Digital technologies that are faster are more susceptible to money laundering and criminal networks, financial experts warn in response to the G20 proposal.
Industry experts have cautioned that an effort by the G20 to expedite international transfers runs the risk of encouraging financial crime and making it more difficult to execute sanctions on Russia, implemented for its war in Ukraine, and other countries under restrictions, the Financial Times reported.
Increased risks associated with money laundering and sanctions evasion
According to the Future of Financial Intelligence Sharing, a UK-based research program, plans to improve the efficiency of digital payment systems by 2027 do not account for the systems’ growing susceptibility to criminal networks and the increased risks associated with money laundering brought about by a surge in war-related economic sanctions.
In an interview with the Financial Times, Nick Maxwell, the chairman of FFIS, which published a report on the concerns, stated that “a key institutional failure at the G20 level is the lack of responsibility among payments reform policymakers to consider fraud prevention and financial crime security.”
In order to “hardwire” financial crime prevention systems into cross-border payment infrastructure and use national data to identify money laundering networks, the report called for enhanced cooperation between the public and commercial sectors.
A failure to tackle these issues could have “wide-ranging negative impacts for consumer financial safety, law enforcement effectiveness against organized crime, and national security in terms of sanctions implementation,” the expert explained.
The Bank of England predicts that the value of cross-border transactions, which include retail transfers, remittances, and wholesale payments between financial institutions, will reach $250 trillion by 2027, up from $150 trillion a decade earlier.
G20 proposed to improve the efficiency of digital payment systems by 2027
The Financial Stability Board is an international organization that oversees and provides suggestions regarding the state of the global financial system. It has created a roadmap for improving payments across borders. The World Bank, the IMF, and roughly forty central banks back the G20-led plan.
In October, the FSB released a revised version of the plan that concentrated on doable steps that will allow G20 nations to meet their 2020 goal of reducing the cost, speed, and transparency of international payments by 2027.
According to the financial watchdog’s road map, establishing shared data standards, enhancing settlement infrastructure, and bringing together legislators, supervisors, and regulators to discuss “regulatory friction” in the industry are among the “priority areas.”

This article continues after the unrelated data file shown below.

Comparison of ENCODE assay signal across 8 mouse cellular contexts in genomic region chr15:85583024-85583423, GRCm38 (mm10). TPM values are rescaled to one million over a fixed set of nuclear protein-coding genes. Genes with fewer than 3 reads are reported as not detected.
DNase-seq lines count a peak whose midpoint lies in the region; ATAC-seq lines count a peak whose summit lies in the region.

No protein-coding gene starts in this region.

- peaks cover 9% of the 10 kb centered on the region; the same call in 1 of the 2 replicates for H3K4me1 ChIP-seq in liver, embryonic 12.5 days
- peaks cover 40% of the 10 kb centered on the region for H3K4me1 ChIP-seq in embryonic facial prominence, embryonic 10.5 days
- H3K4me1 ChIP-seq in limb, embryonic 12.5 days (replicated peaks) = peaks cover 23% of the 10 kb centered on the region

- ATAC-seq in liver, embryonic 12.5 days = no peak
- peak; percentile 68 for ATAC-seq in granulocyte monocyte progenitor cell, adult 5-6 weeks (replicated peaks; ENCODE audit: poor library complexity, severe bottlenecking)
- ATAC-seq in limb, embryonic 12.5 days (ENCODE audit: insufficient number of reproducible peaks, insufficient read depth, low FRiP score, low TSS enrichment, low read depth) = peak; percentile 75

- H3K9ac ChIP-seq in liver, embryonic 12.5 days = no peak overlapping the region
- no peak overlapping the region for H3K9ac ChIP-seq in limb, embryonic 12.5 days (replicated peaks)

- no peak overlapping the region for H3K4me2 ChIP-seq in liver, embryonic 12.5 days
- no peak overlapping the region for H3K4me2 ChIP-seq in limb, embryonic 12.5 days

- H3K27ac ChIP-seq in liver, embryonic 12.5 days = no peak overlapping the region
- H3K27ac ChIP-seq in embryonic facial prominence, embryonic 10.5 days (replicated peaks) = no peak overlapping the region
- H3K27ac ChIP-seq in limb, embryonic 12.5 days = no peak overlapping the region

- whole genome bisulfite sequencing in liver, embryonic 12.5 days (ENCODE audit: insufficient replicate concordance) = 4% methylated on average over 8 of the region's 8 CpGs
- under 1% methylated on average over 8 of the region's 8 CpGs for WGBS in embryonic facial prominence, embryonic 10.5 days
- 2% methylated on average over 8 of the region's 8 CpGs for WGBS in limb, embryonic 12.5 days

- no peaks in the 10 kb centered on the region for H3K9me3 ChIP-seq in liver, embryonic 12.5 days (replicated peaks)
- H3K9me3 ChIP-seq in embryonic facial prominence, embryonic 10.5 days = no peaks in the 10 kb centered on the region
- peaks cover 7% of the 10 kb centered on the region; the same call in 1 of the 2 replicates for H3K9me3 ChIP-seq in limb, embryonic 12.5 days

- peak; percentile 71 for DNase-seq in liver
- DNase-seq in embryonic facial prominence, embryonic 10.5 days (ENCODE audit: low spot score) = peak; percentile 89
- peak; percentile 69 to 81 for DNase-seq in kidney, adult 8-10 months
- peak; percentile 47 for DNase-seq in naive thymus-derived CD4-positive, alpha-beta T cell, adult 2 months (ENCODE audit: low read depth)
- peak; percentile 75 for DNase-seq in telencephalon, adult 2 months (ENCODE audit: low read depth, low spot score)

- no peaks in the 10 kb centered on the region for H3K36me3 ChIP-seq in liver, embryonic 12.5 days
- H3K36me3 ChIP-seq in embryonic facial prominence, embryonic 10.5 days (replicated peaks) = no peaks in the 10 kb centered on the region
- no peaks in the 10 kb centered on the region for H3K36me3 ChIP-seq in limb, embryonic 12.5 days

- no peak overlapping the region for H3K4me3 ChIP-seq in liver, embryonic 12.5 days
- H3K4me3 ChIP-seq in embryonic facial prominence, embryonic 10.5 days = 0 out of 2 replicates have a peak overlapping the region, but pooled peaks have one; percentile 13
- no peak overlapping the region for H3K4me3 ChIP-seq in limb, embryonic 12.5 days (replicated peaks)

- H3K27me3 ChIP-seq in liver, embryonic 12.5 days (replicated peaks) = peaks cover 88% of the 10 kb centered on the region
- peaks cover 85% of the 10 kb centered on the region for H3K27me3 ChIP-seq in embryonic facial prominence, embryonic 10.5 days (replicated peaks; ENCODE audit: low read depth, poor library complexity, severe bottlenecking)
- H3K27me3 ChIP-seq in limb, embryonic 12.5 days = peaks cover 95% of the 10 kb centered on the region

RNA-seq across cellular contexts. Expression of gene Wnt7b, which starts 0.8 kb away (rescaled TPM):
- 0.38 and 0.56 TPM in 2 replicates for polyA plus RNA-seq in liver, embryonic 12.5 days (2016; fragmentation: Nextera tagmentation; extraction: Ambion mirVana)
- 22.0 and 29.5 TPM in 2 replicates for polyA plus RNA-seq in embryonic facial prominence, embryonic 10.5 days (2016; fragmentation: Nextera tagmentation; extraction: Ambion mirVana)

The FFIS assessment warned about the lack of mitigation plans for the “increased risk of cross-border fraud and associated money laundering,” despite the road map’s intention to eliminate the “very limited time period” required to screen operations and recover resources before they are resolved.
Clearing cross-border payments in a matter of seconds reduces the time counterparties have to conduct compliance checks and stop questionable transfers.
How to tackle the necessity of enforcing sanctions
The G20 proposal, according to experts, did not significantly tackle the necessity of enforcing sanctions via real-time transaction blocking, which is a prerequisite of the majority of US sanctions programs.
The number of sanctions imposed by the West has significantly expanded following Russia’s full-scale invasion of Ukraine almost two years ago. The sanctions have severely impacted Russia’s financial institutions as a member of the G20. The Swift global payments system, which processes daily transactions worth trillions of dollars, excluded some of its largest lenders.
Several Western corporations cannot purchase specific Russian products, and Western financial systems have blacklisted hundreds of executives connected to Russian dictator Vladimir Putin.
Need to prevent Russia from bypassing sanctions
Global financial innovation should be cautious and balanced, as the benefits of improving financial transfers outweigh the risk of allowing Russia to dodge sanctions further.
Multiple journalistic investigations have revealed that Moscow has learned ways to avoid Western sanctions by exploiting other nations and shell businesses, particularly in China, the UAE, Kazakhstan, Uzbekistan, Armenia, and others. Russia, in particular, has acquired Western dual-use spare components required in the construction of weapons, such as electronics and microchips for missiles and drones.
Latest sanctions package targets sanctions evasion schemes
In December, the United States, United Kingdom, and European Union adopted the newest sanctions packages to punish corporations that assisted Russia in circumventing sanctions, deter future sanctions evasion, and eliminate any loopholes in illicit international trade.
Enforcing the sanctions regime will finally deplete Russia’s economy and halt its weapons production capacity. Such circumstances may force Putin’s leadership to halt the war in Ukraine.
The absence of sanctions enforcement will interpret Russia’s permissiveness in continuing the war in Ukraine. All of this will make it hard for Ukraine to prevail, move the conflict closer to the EU’s borders, and free the Kremlin to initiate action against European NATO member nations.